the nose to cheek should be one-half the j,
length of the nose.
Beginning with the chin, the ideal
face niii a coin of only moderate prom- ['
Inence. A chin too lar-^e fjivo to the fc- j
luinine countenance too much of mascu- I'
line .strength; b< sides, a prominent chin
A SOUTH OF BNQLAKD FACK.
indicates big jaws, nnd big jaws presiip.
I pose large teeth and a voracious appe
| lite. A prominent chin indicates will
I power, determination, and overbearing
i disposition, and no woman is willing to
be thought domineering. On the other
hand a chin too little or receding indi?
cates weoknesH?perhaps of health, it
may he of character. A very small chin
is indicative of small and possibly defi?
cient teeth, frequently far apar, poor di?
gestion and consequent bad health, and
no one can be beautiful ideally or other?
wise, who has poor health, for health
is the foundation ol beauty.
As much depends on the nose as on
the chin. The nose of the ideal beauty
is of generous proportions. It -must be
?q to indicate self demand, .sound judg
. ? mcnt and discretion. Whether the' nose
be straight or hooked, Greek, itoman or
Jewish, matters little. Either may be
bountiful, but in either case the nose
must bo large enough to indicate its own
individuality and that of its owner.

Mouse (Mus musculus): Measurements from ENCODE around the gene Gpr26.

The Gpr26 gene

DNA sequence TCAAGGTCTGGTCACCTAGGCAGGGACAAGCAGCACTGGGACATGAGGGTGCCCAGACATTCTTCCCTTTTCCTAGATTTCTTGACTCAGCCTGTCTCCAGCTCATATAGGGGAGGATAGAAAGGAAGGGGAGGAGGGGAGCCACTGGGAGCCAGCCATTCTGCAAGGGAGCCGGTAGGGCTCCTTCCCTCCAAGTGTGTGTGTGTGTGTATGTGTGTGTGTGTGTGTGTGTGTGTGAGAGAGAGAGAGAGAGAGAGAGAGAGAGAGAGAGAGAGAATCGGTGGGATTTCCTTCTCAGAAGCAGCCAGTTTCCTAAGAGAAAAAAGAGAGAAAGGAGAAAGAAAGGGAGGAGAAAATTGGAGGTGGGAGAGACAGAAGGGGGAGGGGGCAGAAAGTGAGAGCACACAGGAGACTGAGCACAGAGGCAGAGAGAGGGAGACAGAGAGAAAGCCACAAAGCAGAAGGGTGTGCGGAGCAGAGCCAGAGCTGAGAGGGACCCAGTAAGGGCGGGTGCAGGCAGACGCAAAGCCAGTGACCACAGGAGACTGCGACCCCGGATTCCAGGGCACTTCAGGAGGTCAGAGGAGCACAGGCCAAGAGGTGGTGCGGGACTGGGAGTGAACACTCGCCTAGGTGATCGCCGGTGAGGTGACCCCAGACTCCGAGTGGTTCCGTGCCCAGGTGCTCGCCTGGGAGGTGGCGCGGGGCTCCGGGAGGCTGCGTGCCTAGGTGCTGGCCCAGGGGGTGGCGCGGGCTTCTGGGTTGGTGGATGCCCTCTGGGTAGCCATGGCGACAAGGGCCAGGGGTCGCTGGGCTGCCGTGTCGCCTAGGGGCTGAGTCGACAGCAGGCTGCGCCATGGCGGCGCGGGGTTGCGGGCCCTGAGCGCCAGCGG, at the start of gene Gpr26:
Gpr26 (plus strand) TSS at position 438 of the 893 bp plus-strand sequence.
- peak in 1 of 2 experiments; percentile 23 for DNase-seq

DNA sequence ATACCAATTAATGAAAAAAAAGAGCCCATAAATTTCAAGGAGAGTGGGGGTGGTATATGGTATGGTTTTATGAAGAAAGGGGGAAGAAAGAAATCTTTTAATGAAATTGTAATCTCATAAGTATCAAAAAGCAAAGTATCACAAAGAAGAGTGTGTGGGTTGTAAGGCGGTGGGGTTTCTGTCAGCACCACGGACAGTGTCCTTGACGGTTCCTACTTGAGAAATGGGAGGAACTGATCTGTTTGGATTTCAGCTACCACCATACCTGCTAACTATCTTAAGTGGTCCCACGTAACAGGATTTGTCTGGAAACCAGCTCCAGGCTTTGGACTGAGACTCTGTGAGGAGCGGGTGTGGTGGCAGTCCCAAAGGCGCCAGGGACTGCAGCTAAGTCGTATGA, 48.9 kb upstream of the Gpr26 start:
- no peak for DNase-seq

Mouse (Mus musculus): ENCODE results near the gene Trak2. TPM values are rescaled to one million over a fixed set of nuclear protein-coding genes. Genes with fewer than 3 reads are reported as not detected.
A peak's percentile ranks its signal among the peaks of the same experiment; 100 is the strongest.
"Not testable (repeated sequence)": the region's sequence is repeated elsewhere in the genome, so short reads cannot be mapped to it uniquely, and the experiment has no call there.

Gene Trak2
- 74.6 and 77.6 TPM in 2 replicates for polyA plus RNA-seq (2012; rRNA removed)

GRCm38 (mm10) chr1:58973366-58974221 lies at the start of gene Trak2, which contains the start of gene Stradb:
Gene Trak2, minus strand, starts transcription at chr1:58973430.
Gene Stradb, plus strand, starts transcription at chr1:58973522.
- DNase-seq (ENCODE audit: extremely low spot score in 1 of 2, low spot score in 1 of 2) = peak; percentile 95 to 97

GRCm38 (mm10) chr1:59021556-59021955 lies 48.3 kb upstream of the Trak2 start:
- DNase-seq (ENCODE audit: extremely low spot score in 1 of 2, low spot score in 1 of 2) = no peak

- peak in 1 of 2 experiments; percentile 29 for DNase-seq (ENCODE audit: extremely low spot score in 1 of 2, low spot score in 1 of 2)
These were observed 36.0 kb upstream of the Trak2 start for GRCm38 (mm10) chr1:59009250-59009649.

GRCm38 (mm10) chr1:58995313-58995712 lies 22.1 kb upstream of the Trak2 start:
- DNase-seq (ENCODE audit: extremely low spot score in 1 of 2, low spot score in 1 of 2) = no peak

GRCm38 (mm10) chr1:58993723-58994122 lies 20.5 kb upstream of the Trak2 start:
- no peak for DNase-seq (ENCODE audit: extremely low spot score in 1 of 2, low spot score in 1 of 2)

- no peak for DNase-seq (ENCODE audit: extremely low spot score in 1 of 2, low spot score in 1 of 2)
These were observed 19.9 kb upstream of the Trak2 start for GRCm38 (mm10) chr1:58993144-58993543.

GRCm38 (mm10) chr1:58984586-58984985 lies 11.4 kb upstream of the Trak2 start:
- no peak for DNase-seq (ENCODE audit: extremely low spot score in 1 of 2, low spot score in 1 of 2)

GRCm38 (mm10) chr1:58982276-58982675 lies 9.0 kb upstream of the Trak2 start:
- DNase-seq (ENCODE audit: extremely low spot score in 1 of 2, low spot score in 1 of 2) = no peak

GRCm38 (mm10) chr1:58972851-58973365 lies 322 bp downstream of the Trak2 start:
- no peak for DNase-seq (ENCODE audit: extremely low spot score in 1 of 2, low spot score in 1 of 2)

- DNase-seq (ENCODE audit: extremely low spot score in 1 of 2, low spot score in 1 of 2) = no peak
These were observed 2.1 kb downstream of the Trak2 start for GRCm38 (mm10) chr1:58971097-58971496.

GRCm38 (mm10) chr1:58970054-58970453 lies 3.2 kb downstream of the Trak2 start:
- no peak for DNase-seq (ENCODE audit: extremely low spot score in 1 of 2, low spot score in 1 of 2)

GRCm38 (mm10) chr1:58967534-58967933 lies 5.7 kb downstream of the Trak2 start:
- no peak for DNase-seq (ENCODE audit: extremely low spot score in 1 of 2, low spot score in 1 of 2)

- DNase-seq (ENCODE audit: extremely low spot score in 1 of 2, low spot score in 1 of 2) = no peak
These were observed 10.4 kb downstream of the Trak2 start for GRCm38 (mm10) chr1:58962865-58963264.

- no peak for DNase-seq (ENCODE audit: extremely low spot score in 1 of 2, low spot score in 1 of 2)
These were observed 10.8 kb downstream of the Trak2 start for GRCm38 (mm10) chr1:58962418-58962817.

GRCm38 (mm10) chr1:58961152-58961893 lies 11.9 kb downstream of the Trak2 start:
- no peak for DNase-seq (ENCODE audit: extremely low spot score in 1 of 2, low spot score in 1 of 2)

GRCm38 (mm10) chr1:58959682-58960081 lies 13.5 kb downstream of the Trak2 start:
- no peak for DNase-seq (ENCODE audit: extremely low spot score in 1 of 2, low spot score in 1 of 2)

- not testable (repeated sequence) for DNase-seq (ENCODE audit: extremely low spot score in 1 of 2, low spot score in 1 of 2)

Between the nose and the chin lies the
mouth, the perfection of which is the.
;nost essential element of beauty, lor
although ever] other feature may be
ideally perfect, a had mouth will spoil
the symmetry of the whoie countenauce.
The a./.v ptthjs mouth, within reason
. ablc_ bouqd, is.not material, although,' of
course,. Ijf should .not be too large in pro?
portion to the face, the size of the
latter beiuu the only criterion of iude
incut, since s mouth quite big enough
for ono faco would appear ludicrously
small if set in another, and a mouth
quite .in proportion with tho faeo
A FRKNCII BEAUTY.
to which it belongs will, if transferred
to tho physiognomy of another, almost
stretch from ear to car. All these things
.ire matters of proportion, nud those are
probably not far wrong who assert that
x mouth oue and a half times the width
af tho eye is iu proportion and correct.
The upper lip should be bow shaped,
while the lower should form the arc of
x circle, nnd to be idcnlly beautiful the
lower lip should show more red than the
upper. The lips should bo only mod
The forehead is the characteristic
fenture of tho human race, for no ani?
mal, savo the clcphtint, has what may